Environmental change and malaria risk in El Oro Province, Ecuador

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Jan 30, 2019
I.K.Fletcher, A.Stewart-Ibarra, M.Silva, E.Beltran-Ayala, T.Ordoñez, J.Adrian, K.Jones, R.Lowe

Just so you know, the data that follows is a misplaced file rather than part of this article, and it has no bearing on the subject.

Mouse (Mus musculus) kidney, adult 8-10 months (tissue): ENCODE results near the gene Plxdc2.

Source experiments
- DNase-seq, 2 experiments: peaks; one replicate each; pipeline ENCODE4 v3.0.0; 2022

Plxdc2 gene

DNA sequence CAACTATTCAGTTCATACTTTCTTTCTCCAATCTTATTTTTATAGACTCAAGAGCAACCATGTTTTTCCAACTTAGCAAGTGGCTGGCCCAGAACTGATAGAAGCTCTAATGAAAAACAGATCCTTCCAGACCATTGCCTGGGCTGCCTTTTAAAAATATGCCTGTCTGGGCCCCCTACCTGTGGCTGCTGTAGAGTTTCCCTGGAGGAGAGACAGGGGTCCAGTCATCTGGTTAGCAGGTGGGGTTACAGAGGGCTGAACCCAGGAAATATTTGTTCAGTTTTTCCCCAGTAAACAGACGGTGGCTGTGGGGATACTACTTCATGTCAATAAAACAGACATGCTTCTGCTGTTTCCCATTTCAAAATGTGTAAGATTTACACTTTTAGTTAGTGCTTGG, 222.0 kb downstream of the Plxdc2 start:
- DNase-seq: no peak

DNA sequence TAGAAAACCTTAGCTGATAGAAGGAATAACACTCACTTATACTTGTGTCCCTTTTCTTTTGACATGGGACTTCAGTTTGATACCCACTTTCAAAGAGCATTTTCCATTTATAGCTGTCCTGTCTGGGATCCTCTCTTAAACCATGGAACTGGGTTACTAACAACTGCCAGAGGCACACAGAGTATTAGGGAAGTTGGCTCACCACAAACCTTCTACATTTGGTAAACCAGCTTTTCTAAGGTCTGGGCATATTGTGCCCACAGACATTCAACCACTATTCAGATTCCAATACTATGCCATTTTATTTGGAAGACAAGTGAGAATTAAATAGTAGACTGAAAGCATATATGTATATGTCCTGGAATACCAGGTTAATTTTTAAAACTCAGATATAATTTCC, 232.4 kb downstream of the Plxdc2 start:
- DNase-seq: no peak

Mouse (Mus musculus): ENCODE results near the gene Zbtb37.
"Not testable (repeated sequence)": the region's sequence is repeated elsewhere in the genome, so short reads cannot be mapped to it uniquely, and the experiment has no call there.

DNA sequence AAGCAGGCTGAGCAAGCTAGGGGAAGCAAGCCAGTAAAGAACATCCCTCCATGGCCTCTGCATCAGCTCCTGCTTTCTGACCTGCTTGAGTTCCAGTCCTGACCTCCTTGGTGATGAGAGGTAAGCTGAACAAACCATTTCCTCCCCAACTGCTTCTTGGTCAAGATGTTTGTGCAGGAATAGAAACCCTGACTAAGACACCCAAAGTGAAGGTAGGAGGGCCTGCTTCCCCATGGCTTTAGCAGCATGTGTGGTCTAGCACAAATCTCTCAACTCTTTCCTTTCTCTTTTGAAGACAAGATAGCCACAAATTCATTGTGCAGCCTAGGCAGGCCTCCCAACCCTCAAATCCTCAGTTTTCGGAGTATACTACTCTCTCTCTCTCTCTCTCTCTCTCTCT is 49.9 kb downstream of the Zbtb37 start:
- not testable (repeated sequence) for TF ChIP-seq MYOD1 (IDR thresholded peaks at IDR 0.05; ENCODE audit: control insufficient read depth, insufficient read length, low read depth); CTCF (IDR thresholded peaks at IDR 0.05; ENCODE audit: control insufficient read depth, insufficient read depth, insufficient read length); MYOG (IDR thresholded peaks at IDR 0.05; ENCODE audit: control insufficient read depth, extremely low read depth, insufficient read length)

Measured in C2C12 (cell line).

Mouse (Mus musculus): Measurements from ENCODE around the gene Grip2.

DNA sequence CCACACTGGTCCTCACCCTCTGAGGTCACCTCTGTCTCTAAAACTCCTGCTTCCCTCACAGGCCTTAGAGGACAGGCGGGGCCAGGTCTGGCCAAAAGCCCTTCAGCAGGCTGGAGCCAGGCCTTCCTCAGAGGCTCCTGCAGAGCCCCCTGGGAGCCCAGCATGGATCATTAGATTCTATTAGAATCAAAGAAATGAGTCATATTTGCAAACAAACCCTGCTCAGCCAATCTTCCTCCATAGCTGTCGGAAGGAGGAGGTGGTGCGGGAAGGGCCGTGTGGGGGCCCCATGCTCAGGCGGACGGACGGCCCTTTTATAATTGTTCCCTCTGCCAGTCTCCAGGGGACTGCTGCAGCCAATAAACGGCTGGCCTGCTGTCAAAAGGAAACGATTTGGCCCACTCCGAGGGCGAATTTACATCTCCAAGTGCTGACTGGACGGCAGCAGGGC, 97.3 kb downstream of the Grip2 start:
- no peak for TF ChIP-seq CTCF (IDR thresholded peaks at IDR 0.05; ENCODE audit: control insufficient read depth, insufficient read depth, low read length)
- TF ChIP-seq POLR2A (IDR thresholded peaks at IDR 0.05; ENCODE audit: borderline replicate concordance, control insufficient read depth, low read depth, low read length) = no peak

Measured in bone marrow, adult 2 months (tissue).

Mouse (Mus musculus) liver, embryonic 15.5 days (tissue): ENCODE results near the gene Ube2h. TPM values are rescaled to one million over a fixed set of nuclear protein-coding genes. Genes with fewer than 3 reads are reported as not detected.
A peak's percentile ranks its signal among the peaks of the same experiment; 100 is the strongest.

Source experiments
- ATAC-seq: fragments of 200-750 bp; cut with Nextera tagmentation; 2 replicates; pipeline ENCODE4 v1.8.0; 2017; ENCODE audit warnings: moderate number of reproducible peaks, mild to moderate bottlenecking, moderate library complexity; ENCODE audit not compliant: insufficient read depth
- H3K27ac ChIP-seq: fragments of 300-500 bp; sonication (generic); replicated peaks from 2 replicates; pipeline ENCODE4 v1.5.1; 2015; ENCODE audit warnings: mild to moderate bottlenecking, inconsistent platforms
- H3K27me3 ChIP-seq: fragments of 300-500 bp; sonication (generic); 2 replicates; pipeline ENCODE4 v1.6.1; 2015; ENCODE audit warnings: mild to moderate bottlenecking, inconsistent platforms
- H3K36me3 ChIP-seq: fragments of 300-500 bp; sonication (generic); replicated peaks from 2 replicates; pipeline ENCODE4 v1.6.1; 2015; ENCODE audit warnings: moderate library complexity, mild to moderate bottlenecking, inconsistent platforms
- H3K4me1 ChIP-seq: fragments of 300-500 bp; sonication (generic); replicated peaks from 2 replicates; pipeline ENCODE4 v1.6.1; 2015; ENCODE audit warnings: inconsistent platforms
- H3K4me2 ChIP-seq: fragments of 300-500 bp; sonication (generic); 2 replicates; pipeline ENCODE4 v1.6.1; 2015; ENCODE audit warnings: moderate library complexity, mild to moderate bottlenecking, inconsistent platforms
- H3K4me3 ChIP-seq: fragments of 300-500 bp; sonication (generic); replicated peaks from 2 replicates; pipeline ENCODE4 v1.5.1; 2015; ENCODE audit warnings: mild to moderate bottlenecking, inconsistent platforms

Environmental change impacts the transmission and spread of vector-borne diseases. Significant associations between climate factors and vector-borne diseases have enabled predictive models to be developed that can be used in early warning systems to forecast and anticipate disease epidemics. Malaria is one such vector-borne disease, with a global distribution and significant health burden that is highly sensitive to climatic factors. Additionally, malaria is experiencing a resurgence in transmission, threatening elimination efforts. Malaria is also sensitive to non-climatic factors, such as land-use change, political instability, insecticide resistance and the effectiveness of public health control interventions. A greater understanding of the relative role of climate and non-climate factors in driving malaria transmission is needed to develop predictive models, particularly under future global change scenarios.

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